Brown students spend “An Evening with John Green”

Award-winning bestselling author John Green addressed the student body last night at the Salomon Center at an event hosted by the Brown Reading Board.

As the author of “The Fault in Our Stars”, “Looking for Alaska”, and “Turtles All the Way Down”, Green is widely considered the quintessential writer of young adult fiction. Recently, he wrote a collection of essays titled “The Anthropocene Review,” in which he reviews different aspects of “the human-centered planet” in the “geological age” of the Anthropocene, according to the book. . the description.

Green’s books have received several accolades – including a Printz Medal, a Printz Honor and an Edgar Award – and he was twice a finalist for the LA Times Book Prize, according to his website. In addition to writing novels, Green has created two YouTube channels – the Video Blog Channel vlogbrothers and the education channel Accelerated classes – with his brother Hank.

Green recalled the start of his career entering data for book review magazine Booklist, a job that gave him insight into book life cycles and the low success rate of new authors. “I think I was the rare newbie author who didn’t have high expectations,” he said.

“I just got really lucky,” Green said of the success of her debut novel “Looking for Alaska.” “I sent it to editors and one of them liked it, and that person is still my editor today.”

He had no idea the book would be so successful, he said. Had he known the novel would gain such a wide readership, he would advise his 23-year-old self to “fictionalise a little bit,” Green said.

Green also admitted that he hadn’t read “Looking for Alaska” in 18 years, and he couldn’t even remember what it was about. “Part of being a writer is that you really don’t like any of your books,” he said when asked which of his works was his favorite.

Even after finding success as a widely read novelist, Green faced the financial reality of being an artist. His financial situation contributed to his decisions to sell the film rights to his books, particularly around the time of the birth of his second son, he said. “If a movie company was going to write me a check, I was probably going to say yes.”

But the first two film adaptations he worked on were “bad experiences”, especially for the adaptation of “Looking for Alaska”, the production of which was ultimately canceled. Green said the film studio gave him almost no control over the creative process, which made him reluctant to sell the film rights to “The Fault in Our Stars” at first.

He explained that saying “yes” to the film’s production is the last step in the process over which the writer has a lot of control.

Still, his experience with “The Fault in Our Stars” was far better than his previous experiences, as he always felt “welcome and included in the conversation,” he said.

“The generosity that people have shown towards my work while adapting…has been really sweet and meant a lot to me,” Green said.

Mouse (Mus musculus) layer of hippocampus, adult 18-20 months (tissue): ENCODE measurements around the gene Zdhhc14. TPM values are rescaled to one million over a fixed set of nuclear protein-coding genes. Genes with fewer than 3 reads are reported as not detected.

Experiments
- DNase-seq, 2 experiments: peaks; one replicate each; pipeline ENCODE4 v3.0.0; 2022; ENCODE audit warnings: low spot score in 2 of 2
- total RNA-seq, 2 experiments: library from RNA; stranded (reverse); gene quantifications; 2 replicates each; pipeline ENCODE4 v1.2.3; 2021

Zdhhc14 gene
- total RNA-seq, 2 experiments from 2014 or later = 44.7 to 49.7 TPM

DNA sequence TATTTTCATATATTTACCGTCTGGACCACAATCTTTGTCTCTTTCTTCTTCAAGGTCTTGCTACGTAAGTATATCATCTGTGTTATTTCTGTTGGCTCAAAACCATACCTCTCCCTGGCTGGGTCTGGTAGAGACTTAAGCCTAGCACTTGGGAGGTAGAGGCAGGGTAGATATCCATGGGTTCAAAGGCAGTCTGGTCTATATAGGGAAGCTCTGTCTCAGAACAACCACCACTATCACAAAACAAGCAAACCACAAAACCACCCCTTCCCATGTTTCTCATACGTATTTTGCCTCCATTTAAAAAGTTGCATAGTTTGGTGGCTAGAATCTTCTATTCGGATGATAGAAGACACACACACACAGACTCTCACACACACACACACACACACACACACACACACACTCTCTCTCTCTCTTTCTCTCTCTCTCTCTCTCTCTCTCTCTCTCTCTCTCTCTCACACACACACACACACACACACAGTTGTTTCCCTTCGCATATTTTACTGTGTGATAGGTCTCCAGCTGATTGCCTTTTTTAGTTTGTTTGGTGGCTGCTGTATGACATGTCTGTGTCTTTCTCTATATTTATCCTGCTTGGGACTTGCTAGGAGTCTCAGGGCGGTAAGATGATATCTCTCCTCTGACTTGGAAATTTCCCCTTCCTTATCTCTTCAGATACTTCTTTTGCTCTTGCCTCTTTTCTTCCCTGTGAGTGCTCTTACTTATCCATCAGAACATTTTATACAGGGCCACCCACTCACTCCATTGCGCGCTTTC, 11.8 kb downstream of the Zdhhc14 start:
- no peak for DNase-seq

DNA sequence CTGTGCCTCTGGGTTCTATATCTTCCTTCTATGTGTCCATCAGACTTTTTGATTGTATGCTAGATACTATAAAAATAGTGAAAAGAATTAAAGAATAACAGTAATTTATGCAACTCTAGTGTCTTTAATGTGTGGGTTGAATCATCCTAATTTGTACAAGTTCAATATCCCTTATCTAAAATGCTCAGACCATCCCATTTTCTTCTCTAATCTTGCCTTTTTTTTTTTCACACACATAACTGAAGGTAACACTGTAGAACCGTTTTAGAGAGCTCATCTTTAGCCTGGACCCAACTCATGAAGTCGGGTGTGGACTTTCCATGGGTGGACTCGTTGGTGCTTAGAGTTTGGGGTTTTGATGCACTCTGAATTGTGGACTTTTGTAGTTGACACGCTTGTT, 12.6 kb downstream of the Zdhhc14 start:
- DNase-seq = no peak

Although he has always been aware of the collaboration that goes into the creation of all art – contrary to popular belief that it is an individual experience – it is seeing his films made that inspires him. helped understand this on a deeper level, he said.

“I realized that I didn’t really write my own books; a lot of other people were writing them with me,” Green added.

Green also discussed writing about mental health and her own experience with OCD and depression. When he writes about mental health, he tries to write about “how isolating it can be because it’s so hard to find a language to describe the pain,” he said. He explained that people tend to describe pain using only figurative language – even to the doctor.

“We talk about what pain is because we can’t talk about what it is,” he said. “The fact of pain itself resists direct language description because it is so intensely personal.”

With “Turtles All The Way Down”, Green hoped to find a direct form of depicting “psychic pain” instead of the “endless addiction to metaphor or figuration”.

Green also opened up about his online projects with his brother Hank, with whom he started making YouTube videos in 2007. “I remember trying to explain to my editor that (making) YouTube (videos) and writing books are exactly the same thing”, mentioned. “They have a different grammar but are the exact same language to me.”

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Green explained that he tended to move between different forms of creative expression when he got tired of it. That’s why he turned to podcasts at a time when he felt like he couldn’t write books anymore, he said. But, he shared that creating a podcast inspired him so much that he eventually turned to writing as well. The podcast, “Dear Hank & John,” has been posting episodes since he and his brother conceived it in 2015.

Green also spoke briefly about writer’s block. “The hardest part is getting started,” he said, “and once you get started it can be bad, it doesn’t matter…just try to keep the Google doc open. ”

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